Moreover, in many cases the cause of a dismissal is that the prosecutor requested it, e.g. because the entire charge was a farce meant to intimidate the defendant and it by that point had either failed or (more likely) succeeded to do so and no longer needed to be maintained.
If someone is formally charged with a federal felony, that means they have been indicted by a federal Grand Jury; i.e., a majority of the 23 Grand Jurors felt that there is probable cause for charging the defendant(s) with the alleged offense(s). People indicted by Grand Juries should end up getting convicted the vast majority of time, otherwise Grand Juries (and the prosecutors that bring cases before them) aren't serving their function, and their findings of probable cause are erroneous.
I actually don't think a conviction rate of 9 out of 10 is too high; rather, too many things are illegal (and felonious in particular), and the penalties are too severe. But I don't think the actual trial and pretrial systems are irredeemably bad, as many of the posts here are suggesting.
Without knowing why the rate is what it is, it seems pointless to talk about it at all. A 99% rate could be great, and a 50% rate could be great, depending on why it happens.
This is profoundly ignorant. As a Grand Juror, you will have a mountain of documents dumped on you, alleging or suggesting various crimes. The validity, accuracy, or even meaning of those documents, isn't debated or even examined.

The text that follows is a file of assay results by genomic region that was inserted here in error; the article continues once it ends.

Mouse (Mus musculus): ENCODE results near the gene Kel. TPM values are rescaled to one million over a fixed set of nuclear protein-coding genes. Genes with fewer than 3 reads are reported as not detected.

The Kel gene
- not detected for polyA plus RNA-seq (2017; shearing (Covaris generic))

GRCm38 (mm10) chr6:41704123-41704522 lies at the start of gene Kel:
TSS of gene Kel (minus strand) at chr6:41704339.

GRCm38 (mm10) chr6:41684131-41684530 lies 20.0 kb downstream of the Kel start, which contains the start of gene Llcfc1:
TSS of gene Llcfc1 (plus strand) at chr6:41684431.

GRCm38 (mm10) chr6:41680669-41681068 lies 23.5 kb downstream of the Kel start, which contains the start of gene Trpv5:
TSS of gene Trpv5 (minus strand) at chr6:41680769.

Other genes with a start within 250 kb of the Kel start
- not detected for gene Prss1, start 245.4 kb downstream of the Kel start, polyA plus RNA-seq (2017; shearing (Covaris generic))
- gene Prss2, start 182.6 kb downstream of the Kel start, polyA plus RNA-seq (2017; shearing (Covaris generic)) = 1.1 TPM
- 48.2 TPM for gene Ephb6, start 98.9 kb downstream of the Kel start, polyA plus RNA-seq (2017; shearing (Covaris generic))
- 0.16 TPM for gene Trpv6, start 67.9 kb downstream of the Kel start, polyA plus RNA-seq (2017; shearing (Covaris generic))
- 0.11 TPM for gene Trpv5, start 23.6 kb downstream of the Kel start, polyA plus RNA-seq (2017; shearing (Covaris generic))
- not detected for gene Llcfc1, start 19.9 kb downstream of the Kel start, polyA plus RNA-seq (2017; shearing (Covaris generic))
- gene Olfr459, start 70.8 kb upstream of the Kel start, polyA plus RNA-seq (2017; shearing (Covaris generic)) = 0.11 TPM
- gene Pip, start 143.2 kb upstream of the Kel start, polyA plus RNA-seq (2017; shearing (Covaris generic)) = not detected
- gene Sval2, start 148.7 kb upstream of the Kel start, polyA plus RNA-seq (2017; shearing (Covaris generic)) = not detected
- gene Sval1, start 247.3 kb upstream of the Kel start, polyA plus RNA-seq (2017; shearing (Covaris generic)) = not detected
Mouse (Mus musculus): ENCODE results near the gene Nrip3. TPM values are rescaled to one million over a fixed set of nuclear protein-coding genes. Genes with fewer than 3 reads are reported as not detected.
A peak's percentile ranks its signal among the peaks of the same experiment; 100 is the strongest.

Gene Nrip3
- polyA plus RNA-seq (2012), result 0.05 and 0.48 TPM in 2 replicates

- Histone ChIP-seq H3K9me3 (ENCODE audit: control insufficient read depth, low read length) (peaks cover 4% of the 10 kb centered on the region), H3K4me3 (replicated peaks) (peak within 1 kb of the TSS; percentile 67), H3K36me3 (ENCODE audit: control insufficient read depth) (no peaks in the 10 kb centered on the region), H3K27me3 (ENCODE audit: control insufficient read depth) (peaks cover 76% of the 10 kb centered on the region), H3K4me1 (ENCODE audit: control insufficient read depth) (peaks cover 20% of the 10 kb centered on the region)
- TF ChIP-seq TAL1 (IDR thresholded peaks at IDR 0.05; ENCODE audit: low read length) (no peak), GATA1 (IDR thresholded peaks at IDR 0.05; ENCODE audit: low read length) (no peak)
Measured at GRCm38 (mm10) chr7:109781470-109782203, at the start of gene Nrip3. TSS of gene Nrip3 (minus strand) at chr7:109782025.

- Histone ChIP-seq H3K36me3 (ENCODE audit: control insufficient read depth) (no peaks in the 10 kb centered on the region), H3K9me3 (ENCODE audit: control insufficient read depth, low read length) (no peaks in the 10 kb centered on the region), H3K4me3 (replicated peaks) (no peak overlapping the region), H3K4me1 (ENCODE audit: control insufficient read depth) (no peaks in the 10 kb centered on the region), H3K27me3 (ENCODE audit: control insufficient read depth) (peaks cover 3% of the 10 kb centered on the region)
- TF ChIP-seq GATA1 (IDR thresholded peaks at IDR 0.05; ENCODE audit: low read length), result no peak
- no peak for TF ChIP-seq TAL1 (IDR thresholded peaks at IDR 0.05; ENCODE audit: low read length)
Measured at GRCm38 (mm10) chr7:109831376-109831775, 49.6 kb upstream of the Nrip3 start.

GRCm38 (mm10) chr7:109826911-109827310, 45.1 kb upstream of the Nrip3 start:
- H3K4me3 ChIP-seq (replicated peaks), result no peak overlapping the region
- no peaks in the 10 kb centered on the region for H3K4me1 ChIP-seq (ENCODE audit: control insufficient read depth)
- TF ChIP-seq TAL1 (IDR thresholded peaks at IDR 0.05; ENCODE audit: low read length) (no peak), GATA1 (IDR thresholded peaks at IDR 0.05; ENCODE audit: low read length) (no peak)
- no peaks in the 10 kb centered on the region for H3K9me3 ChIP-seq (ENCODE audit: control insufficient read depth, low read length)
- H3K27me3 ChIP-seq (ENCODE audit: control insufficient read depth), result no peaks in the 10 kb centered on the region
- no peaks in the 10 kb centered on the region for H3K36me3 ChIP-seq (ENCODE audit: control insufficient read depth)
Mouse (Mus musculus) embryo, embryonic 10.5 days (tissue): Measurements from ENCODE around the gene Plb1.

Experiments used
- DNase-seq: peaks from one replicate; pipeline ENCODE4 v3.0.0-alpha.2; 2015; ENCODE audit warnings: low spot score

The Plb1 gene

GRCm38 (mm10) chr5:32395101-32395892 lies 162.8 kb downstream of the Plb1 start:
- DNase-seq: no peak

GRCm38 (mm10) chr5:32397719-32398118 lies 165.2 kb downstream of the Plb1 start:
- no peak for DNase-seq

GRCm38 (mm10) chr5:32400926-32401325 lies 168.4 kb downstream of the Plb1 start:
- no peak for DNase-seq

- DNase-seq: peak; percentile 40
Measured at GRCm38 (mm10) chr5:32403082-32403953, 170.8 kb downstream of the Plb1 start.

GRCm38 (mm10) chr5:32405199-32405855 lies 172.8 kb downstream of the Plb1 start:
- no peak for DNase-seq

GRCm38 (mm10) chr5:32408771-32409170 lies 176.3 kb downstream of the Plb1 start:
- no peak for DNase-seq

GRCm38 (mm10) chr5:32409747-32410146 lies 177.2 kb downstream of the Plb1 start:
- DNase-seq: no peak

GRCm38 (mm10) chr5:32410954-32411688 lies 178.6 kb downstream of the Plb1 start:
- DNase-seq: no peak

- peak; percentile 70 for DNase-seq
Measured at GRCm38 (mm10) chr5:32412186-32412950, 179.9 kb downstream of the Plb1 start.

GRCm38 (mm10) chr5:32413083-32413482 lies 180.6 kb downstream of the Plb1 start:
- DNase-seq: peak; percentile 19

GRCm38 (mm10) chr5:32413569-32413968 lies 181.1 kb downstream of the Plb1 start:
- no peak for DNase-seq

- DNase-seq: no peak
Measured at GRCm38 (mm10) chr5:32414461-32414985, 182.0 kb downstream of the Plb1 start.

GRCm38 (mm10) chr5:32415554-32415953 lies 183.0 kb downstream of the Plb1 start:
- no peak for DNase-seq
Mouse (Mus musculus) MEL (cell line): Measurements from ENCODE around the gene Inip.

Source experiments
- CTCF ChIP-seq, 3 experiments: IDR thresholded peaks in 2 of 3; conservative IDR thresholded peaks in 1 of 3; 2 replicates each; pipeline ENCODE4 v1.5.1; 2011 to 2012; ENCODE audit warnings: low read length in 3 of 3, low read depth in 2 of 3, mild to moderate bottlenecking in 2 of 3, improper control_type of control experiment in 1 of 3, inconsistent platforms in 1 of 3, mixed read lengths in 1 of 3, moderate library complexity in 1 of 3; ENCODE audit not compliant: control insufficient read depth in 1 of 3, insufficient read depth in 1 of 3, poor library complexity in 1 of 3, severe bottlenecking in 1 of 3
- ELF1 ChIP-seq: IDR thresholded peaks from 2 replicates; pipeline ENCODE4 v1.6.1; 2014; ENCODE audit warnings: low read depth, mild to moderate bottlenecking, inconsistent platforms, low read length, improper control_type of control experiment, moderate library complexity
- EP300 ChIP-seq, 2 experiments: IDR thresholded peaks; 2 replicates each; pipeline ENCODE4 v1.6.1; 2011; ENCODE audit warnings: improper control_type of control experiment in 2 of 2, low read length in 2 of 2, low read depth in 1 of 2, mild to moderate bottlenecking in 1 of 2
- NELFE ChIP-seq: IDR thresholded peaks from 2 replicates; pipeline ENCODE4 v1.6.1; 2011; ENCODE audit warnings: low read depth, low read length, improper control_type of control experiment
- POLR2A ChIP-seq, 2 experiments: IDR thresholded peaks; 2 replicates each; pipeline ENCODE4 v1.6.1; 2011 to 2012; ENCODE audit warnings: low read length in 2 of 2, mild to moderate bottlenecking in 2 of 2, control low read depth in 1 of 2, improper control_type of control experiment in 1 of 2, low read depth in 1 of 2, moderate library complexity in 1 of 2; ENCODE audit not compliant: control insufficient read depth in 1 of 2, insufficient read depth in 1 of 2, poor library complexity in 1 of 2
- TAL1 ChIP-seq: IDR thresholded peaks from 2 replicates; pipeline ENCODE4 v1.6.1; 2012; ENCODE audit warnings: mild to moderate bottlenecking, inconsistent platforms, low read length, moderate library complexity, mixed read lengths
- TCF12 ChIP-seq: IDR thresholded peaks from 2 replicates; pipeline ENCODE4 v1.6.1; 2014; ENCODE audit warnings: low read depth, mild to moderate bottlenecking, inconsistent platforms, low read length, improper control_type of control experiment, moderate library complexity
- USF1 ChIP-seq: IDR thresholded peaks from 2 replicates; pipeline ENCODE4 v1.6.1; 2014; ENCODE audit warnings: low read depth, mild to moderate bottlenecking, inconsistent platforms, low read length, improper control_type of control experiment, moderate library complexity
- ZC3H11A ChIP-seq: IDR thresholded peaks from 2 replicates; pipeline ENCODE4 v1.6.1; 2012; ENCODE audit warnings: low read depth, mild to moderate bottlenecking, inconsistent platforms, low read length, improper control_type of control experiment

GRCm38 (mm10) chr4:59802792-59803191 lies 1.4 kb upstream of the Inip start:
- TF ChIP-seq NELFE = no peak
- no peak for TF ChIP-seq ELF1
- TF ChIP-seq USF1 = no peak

A Grand Jury will indict anyone where the law enforcement officers have done a minimal amount of investigation and have gathered something. The process is there to prevent mass prosecution, in other words, to make sure the government does some minimal amount of work at least.
It does not, in any way, suggest guilt of any sort.
They could present a Grand Jury with documents from another case and not a single Grand Juror would be the wiser. Obviously that would be illegal and grossly inappropriate, but the fact that this could easily be done suggests that the process isn't there to determine any realistic "probable cause" ... just to make sure a minimal amount of work was completed.
Don't be ridiculous. What I would prefer is that more of the innocent people who are currently charged not be convicted or coerced into a guilty plea by the prospect of outrageous penalties and soul-crushing legal fees.
>People indicted by Grand Juries should end up getting convicted the vast majority of time, otherwise Grand Juries (and the prosecutors that bring cases before them) aren't serving their function, and their findings of probable cause are erroneous.
It is pretty obviously the case that they fail spectacularly at this function.
"a grand jury would 'indict a ham sandwich,' if that's what you wanted." - New York State Chief Judge Sol Wachtler
And until that changes (if it even can), the conviction rate should not be anywhere near as high as it is.
>too many things are illegal (and felonious in particular), and the penalties are too severe.
On this we agree.
Swartz was guilty. Even Lessig's post decrying Swartz' treatment intimates as much. Again, perhaps the things he did shouldn't have been crimes, or at least not felonies, and the penalties shouldn't have been so severe, but you need to distinguish between innocent people being wrongly prosecuted for things they did not do and bad law making criminals out of good people.